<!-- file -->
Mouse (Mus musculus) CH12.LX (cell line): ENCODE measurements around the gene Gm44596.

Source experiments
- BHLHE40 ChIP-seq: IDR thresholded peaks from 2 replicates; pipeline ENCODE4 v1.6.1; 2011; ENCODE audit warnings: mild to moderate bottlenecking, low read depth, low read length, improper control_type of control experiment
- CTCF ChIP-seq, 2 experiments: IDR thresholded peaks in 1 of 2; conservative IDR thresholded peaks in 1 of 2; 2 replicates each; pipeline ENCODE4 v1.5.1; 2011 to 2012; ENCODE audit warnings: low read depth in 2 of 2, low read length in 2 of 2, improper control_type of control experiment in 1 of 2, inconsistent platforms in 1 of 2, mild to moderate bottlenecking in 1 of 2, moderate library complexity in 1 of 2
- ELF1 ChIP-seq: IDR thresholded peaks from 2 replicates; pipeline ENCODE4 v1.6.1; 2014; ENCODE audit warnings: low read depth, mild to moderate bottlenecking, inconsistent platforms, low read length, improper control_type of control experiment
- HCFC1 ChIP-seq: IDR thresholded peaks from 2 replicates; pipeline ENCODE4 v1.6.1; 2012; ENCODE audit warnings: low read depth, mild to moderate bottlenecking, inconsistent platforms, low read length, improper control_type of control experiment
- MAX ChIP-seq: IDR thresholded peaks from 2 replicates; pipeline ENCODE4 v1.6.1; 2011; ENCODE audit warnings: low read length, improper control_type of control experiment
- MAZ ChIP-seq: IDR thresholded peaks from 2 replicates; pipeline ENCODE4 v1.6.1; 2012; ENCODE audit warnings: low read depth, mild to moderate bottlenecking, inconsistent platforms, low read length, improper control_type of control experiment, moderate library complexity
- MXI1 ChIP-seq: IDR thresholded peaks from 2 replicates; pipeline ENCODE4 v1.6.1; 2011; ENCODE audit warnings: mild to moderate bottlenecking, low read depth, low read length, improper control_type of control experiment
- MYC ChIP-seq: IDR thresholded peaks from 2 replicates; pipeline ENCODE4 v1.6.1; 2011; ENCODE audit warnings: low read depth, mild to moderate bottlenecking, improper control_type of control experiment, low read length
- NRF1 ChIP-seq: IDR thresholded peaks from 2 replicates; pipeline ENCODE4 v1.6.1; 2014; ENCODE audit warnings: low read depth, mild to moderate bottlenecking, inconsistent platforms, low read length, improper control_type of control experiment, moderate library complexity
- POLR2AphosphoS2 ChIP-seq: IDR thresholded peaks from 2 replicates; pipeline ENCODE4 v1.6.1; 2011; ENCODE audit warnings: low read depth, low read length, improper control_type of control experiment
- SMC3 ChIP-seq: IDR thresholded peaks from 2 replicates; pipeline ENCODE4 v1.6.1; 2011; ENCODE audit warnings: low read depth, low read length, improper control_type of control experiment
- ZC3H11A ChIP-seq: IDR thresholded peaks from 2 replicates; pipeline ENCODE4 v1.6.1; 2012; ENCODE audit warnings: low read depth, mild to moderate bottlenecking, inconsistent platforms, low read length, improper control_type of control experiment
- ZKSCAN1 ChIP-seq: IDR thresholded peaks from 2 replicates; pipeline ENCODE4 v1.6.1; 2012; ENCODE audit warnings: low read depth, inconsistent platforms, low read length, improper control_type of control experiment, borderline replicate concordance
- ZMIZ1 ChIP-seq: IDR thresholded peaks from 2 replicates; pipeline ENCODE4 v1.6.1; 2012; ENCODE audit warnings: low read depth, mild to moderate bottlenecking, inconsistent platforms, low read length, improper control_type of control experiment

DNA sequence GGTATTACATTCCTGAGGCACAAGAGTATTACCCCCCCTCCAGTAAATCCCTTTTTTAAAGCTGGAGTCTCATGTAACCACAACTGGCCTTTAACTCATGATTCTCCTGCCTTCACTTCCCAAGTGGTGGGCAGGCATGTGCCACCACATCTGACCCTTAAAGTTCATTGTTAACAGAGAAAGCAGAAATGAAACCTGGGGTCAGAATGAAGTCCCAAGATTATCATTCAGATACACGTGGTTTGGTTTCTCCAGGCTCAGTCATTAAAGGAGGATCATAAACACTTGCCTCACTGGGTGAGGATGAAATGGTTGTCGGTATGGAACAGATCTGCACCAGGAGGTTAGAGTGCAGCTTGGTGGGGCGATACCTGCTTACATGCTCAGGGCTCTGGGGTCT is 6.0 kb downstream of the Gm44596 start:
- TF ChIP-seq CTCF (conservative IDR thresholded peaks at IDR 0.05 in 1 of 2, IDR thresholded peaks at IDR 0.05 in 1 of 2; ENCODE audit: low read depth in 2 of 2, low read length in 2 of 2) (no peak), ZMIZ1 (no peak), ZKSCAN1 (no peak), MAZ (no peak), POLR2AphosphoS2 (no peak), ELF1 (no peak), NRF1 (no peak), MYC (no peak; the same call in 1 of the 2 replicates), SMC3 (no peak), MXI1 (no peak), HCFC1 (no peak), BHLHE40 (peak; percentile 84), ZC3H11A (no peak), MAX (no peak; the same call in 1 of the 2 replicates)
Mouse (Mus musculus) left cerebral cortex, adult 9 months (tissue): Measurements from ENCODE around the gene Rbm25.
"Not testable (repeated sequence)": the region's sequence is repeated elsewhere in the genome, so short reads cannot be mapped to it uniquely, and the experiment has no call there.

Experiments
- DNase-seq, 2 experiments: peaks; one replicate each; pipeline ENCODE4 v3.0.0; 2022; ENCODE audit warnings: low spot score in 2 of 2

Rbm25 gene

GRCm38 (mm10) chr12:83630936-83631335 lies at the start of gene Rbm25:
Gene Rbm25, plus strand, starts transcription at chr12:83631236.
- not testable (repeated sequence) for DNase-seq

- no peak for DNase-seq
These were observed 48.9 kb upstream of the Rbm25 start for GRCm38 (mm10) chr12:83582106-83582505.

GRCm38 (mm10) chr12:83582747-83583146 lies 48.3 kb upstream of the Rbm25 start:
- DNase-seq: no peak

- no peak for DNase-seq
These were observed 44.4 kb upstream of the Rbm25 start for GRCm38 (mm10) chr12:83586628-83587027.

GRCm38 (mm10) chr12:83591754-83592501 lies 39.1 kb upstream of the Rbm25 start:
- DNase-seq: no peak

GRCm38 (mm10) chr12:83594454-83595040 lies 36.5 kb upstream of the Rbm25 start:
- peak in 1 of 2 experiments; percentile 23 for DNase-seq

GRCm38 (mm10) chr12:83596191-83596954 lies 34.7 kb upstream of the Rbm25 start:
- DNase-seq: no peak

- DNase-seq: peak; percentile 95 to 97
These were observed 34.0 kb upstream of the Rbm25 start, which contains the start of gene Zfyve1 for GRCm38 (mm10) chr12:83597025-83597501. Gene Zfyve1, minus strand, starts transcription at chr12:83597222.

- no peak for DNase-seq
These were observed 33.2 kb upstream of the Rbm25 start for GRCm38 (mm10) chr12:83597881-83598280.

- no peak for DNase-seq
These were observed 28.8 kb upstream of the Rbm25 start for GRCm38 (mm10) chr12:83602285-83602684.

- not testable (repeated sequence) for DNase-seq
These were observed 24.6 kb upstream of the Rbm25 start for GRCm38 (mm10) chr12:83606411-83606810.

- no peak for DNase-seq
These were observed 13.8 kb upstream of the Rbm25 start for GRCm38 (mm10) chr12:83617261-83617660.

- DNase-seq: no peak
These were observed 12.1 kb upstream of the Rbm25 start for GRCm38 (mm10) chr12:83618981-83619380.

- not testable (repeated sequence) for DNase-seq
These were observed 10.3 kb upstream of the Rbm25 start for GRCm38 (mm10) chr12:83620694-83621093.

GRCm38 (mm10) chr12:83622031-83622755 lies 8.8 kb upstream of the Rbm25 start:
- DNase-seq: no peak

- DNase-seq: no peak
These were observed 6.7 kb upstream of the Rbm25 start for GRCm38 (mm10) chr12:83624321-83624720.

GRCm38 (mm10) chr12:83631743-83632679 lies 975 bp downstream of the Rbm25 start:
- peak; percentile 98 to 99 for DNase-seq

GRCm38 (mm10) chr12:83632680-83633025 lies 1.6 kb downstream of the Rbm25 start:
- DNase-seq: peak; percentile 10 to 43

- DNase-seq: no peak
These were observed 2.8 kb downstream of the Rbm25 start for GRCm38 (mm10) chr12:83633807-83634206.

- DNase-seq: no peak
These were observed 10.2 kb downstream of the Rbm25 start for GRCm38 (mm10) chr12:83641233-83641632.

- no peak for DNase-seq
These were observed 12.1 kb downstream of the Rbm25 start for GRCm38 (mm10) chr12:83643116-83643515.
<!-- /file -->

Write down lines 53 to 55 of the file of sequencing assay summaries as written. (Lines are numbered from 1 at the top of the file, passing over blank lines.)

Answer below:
GRCm38 (mm10) chr12:83622031-83622755 lies 8.8 kb upstream of the Rbm25 start:
- DNase-seq: no peak

- DNase-seq: no peak